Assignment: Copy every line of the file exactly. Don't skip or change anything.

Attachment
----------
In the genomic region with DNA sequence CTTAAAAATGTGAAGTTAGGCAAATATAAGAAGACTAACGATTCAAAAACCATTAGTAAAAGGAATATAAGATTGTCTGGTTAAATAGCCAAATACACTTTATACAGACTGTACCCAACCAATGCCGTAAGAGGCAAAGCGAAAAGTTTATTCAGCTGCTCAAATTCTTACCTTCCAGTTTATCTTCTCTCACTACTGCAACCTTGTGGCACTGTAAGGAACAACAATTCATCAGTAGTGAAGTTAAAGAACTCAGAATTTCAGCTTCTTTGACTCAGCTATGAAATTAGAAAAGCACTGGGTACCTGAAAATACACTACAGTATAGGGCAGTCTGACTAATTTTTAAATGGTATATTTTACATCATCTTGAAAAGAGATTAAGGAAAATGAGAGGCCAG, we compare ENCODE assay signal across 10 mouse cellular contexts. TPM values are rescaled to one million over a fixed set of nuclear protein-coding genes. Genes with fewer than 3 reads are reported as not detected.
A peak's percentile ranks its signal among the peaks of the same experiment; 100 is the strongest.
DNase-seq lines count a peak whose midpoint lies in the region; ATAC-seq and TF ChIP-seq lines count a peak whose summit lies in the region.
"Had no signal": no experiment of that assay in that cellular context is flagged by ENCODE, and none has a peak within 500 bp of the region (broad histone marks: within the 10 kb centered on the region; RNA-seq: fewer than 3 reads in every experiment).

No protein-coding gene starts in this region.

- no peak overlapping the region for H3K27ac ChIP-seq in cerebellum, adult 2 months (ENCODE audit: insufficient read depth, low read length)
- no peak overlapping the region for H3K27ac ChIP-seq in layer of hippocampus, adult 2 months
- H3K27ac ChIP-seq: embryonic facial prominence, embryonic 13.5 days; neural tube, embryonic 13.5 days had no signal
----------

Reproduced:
In the genomic region with DNA sequence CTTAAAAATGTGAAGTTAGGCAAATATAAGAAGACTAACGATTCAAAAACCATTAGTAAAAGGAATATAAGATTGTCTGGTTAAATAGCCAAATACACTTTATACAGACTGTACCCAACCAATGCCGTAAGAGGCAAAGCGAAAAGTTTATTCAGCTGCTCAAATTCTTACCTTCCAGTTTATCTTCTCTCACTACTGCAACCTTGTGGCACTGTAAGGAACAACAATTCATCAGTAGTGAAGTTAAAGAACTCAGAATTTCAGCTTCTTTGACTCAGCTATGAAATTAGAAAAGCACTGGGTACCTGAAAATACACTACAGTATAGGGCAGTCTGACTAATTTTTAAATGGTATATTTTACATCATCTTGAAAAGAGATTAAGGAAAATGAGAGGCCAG, we compare ENCODE assay signal across 10 mouse cellular contexts. TPM values are rescaled to one million over a fixed set of nuclear protein-coding genes. Genes with fewer than 3 reads are reported as not detected.
A peak's percentile ranks its signal among the peaks of the same experiment; 100 is the strongest.
DNase-seq lines count a peak whose midpoint lies in the region; ATAC-seq and TF ChIP-seq lines count a peak whose summit lies in the region.
"Had no signal": no experiment of that assay in that cellular context is flagged by ENCODE, and none has a peak within 500 bp of the region (broad histone marks: within the 10 kb centered on the region; RNA-seq: fewer than 3 reads in every experiment).

No protein-coding gene starts in this region.

- no peak overlapping the region for H3K27ac ChIP-seq in cerebellum, adult 2 months (ENCODE audit: insufficient read depth, low read length)
- no peak overlapping the region for H3K27ac ChIP-seq in layer of hippocampus, adult 2 months
- H3K27ac ChIP-seq: embryonic facial prominence, embryonic 13.5 days; neural tube, embryonic 13.5 days had no signal